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How do we store solar and wind energy?Asked by Signe Klange
Why invent anything else?
Quote from: thedoc on 23/02/2016 17:28:50How do we store solar and wind energy?Asked by Signe KlangeQuote from: alancalverd on 23/02/2016 22:53:46Why invent anything else?My favorite has always been to use gravitational potential as a storage system. This is more of a local storage system and is not necessarily connected to and distributed by the grid, although there is no reason why it couldn't be. And it is not a new invention. The system consists of two water tanks separated by enough height to allow an on demand hydro generator enough head to supply all the requirement that a household can demand. Obviously the water capacity of the system has to be enough to maintain that output for a minimum of 24 hours. It uses solar energy and any other energy input you want to couple to it, to pump water from the bottom to the top. It then uses this gravity battery to run the hydro generator. It can be a stand alone Off-Grid system, or hooked into the Grid to sell power back once the top storage tank is at capacity. In Off-Grid mode such a situation would just overflow the top tank back in to the bottom tank. In a Grid-connect system this overflow is run through the hydro unit into the Grid. $$$$$ The normal problem with local storage of excess power is the batteries. They are expensive and need regular replacing. Done properly this Gravitational potential battery, has minimum maintenance and no replacement costs.
Imagine every household having a 100 m high tower with a 10m3 capacity, plus the pumps and dynamos required for conversion: $$$$ indeed!
Alan's idea sounds fine but it would require new technology. New metering and a pressure system to override the supply pressure so gas can be stored that way. There would also major safety concerns with such a generation and pumping system in a private home. Research, development, installation and maintenance costs are at this stage unknown as I have not heard of a feasibility study on such a thing.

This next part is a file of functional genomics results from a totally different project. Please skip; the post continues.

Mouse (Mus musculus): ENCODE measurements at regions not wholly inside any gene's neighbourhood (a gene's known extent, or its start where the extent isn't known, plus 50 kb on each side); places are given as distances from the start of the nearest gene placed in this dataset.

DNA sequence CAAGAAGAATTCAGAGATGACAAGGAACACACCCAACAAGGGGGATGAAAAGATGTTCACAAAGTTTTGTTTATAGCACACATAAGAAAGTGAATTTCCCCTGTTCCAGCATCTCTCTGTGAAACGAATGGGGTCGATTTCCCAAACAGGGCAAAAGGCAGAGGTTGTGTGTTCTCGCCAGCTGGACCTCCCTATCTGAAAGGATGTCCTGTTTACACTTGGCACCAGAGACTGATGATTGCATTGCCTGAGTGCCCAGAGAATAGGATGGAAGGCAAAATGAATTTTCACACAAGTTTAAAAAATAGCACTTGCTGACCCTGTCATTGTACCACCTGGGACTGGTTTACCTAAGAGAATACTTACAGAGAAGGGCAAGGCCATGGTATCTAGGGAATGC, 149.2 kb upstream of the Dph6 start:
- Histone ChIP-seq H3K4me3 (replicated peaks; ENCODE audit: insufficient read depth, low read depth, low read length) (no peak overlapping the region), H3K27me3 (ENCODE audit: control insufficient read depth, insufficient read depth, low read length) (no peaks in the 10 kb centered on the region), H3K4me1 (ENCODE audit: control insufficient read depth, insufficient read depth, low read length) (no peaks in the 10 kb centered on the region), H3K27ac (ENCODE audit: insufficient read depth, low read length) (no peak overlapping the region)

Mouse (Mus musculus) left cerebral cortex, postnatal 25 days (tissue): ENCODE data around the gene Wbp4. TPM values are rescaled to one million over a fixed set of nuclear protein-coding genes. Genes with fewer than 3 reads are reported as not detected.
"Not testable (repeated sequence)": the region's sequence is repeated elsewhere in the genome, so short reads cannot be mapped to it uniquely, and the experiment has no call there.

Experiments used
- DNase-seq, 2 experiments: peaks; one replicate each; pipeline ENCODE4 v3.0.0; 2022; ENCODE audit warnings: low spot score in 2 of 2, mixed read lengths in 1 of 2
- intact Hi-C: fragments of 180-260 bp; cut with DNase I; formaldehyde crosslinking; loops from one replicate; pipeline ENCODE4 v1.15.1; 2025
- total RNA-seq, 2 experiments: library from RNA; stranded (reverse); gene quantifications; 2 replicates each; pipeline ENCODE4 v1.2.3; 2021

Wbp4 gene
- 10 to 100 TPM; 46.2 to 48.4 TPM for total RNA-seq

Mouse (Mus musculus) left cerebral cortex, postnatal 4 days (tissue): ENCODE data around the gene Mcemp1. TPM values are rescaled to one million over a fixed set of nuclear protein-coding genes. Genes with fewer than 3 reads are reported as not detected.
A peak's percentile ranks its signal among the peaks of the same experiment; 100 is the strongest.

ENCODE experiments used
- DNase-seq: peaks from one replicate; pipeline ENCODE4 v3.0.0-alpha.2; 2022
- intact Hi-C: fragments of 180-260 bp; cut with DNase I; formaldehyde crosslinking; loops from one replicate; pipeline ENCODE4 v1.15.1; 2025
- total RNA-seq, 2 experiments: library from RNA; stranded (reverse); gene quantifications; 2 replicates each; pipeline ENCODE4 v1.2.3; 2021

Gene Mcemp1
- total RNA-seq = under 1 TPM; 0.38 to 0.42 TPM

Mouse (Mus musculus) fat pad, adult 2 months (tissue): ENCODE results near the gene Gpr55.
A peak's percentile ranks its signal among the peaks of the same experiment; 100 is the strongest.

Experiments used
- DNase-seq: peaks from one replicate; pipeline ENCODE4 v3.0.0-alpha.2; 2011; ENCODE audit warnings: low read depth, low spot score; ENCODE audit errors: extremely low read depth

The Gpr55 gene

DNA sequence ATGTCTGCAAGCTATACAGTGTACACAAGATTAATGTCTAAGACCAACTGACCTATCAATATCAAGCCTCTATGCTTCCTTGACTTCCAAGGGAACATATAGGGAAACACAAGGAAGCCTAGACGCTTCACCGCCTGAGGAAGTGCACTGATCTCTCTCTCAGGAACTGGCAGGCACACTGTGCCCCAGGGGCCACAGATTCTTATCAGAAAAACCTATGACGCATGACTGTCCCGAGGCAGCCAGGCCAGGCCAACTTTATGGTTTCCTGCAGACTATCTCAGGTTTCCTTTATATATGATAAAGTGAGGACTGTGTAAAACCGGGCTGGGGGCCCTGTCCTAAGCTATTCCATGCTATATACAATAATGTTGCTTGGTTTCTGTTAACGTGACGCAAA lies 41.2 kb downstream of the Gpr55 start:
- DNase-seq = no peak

If anyone wants to use small-scale storage from off-grid electricity, I'd advocate generating Brown's Gas by simply electrolysing water with alternating current, inside an ordinary steel gas bottle fitted with an ordinary gas regulator. This will give you all the delivery pressure you could possibly want, without pumping. The stoichiometric mix of hydrogen and oxygen can be burned in an unventilated space, unlike methane or pure hydrogen, which should make for a very efficient miniature central heating boiler. And you can condense the exhaust for drinking or recycling.
Then, if you can't store it, and just convert it to heat as it's produced, why not just drive an electric heater with the excess energy and avoid conversions altogether?
Quote from: chiralSPO on 27/02/2016 02:24:06Then, if you can't store it, and just convert it to heat as it's produced, why not just drive an electric heater with the excess energy and avoid conversions altogether?The problem, particularly for the UK, is that the hottest and coldest days are those with no wind, so we absolutely need to store energy from windmills if they are going to replace more than 10% of our electricity supply.